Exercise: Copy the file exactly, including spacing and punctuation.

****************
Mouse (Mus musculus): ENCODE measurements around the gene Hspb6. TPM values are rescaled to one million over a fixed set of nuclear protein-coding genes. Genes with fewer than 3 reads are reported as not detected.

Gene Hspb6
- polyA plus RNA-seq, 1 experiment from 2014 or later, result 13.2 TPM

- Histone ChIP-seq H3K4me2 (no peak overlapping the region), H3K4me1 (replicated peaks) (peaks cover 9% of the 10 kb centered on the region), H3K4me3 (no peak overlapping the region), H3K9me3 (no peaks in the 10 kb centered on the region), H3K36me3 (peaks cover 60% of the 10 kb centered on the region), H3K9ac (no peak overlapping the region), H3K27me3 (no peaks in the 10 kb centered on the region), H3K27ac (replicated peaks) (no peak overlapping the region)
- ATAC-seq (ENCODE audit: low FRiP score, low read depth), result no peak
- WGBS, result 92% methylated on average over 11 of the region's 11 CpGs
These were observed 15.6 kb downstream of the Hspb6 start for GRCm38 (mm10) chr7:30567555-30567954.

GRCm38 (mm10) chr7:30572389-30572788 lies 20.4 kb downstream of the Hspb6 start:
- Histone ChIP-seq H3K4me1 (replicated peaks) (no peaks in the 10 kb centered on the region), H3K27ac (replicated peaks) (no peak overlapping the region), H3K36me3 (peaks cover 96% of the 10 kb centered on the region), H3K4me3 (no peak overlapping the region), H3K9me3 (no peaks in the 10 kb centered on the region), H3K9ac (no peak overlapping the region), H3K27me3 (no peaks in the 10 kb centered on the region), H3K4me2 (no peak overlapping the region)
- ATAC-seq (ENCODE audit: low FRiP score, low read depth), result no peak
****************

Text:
Mouse (Mus musculus): ENCODE measurements around the gene Hspb6. TPM values are rescaled to one million over a fixed set of nuclear protein-coding genes. Genes with fewer than 3 reads are reported as not detected.

Gene Hspb6
- polyA plus RNA-seq, 1 experiment from 2014 or later, result 13.2 TPM

- Histone ChIP-seq H3K4me2 (no peak overlapping the region), H3K4me1 (replicated peaks) (peaks cover 9% of the 10 kb centered on the region), H3K4me3 (no peak overlapping the region), H3K9me3 (no peaks in the 10 kb centered on the region), H3K36me3 (peaks cover 60% of the 10 kb centered on the region), H3K9ac (no peak overlapping the region), H3K27me3 (no peaks in the 10 kb centered on the region), H3K27ac (replicated peaks) (no peak overlapping the region)
- ATAC-seq (ENCODE audit: low FRiP score, low read depth), result no peak
- WGBS, result 92% methylated on average over 11 of the region's 11 CpGs
These were observed 15.6 kb downstream of the Hspb6 start for GRCm38 (mm10) chr7:30567555-30567954.

GRCm38 (mm10) chr7:30572389-30572788 lies 20.4 kb downstream of the Hspb6 start:
- Histone ChIP-seq H3K4me1 (replicated peaks) (no peaks in the 10 kb centered on the region), H3K27ac (replicated peaks) (no peak overlapping the region), H3K36me3 (peaks cover 96% of the 10 kb centered on the region), H3K4me3 (no peak overlapping the region), H3K9me3 (no peaks in the 10 kb centered on the region), H3K9ac (no peak overlapping the region), H3K27me3 (no peaks in the 10 kb centered on the region), H3K4me2 (no peak overlapping the region)
- ATAC-seq (ENCODE audit: low FRiP score, low read depth), result no peak